Managing the inclination towards novelty

When novelty isn’t for our benefit it becomes very important that we take control of ourselves and our actions. Whenever we are distracted by new stuff like media notifications, devices and many other things we should be mindful of their usage. We should put a hold for some time and let those cravings and urges pass away. It is quite understandable that it is not easy in any way but with constant practice we can surely get better.

Control your bad habits using “The Mind-bus technique”

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Do you like chocolates so much that it’s next to impossible for you not to have a small bite? Do you wish to eat those delicious butter cookies resting at a safe spot in your kitchen? Above all, do you know well enough that such food items have empty calories and yet you eat them to ruin your whole well-planned diet? If you’re like most people I am sure it happens with you. In spite of being aware of the repercussions of consuming refined sugar, you often fall prey to such strong cravings. But need not worry. Thanks to research psychologists who are dedicating a big part of their lives into discovering techniques so that you learn how to act upon your noble intentions.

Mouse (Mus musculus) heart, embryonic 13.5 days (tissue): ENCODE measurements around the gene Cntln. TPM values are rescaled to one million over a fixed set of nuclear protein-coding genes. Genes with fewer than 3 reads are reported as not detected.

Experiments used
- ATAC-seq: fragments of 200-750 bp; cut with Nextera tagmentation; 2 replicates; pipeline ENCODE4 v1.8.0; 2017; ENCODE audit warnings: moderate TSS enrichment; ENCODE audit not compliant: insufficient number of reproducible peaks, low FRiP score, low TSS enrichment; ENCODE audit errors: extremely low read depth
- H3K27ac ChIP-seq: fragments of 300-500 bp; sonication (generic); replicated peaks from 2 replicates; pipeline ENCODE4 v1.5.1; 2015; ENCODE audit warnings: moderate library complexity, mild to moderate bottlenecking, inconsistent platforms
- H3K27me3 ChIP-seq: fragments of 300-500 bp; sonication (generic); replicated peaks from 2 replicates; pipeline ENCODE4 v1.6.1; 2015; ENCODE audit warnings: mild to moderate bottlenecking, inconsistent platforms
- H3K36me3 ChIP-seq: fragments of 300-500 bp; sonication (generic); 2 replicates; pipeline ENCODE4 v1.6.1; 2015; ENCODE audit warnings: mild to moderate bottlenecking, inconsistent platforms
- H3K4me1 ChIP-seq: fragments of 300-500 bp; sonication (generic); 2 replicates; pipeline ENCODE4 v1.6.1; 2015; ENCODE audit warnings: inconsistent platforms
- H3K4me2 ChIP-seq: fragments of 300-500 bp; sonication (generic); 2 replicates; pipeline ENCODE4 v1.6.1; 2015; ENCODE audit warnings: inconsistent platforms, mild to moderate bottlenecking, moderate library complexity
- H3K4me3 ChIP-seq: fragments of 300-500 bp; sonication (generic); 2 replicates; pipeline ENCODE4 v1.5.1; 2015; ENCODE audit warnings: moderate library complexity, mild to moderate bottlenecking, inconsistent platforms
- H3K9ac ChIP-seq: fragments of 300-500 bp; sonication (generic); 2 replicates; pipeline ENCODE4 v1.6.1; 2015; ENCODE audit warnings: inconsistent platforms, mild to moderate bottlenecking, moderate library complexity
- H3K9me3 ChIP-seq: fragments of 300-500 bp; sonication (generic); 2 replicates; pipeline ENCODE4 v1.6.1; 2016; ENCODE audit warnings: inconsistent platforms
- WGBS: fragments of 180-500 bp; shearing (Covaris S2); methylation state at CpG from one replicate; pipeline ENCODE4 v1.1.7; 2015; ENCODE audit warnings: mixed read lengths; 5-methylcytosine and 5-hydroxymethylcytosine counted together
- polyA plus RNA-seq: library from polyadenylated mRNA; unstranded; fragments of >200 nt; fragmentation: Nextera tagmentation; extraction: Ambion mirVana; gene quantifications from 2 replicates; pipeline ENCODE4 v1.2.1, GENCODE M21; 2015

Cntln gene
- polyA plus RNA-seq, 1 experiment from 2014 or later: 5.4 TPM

The Experiment

In the British Journal of Health Psychology a research was published in the year 2013 that gives hope to people who are looking for breaking their bad eating habits. Researchers Kim Jenkins from Swansea University and Katy Tapper from City University London recruited participants for the study. Participants included people who were actually looking to break their bad habit of consuming chocolates. The participants were then divided into 3 groups:

  1. Cognitive “defusion” group: 45 participants
  2. Acceptance group: 45 participants
  3. Control group: 45 participants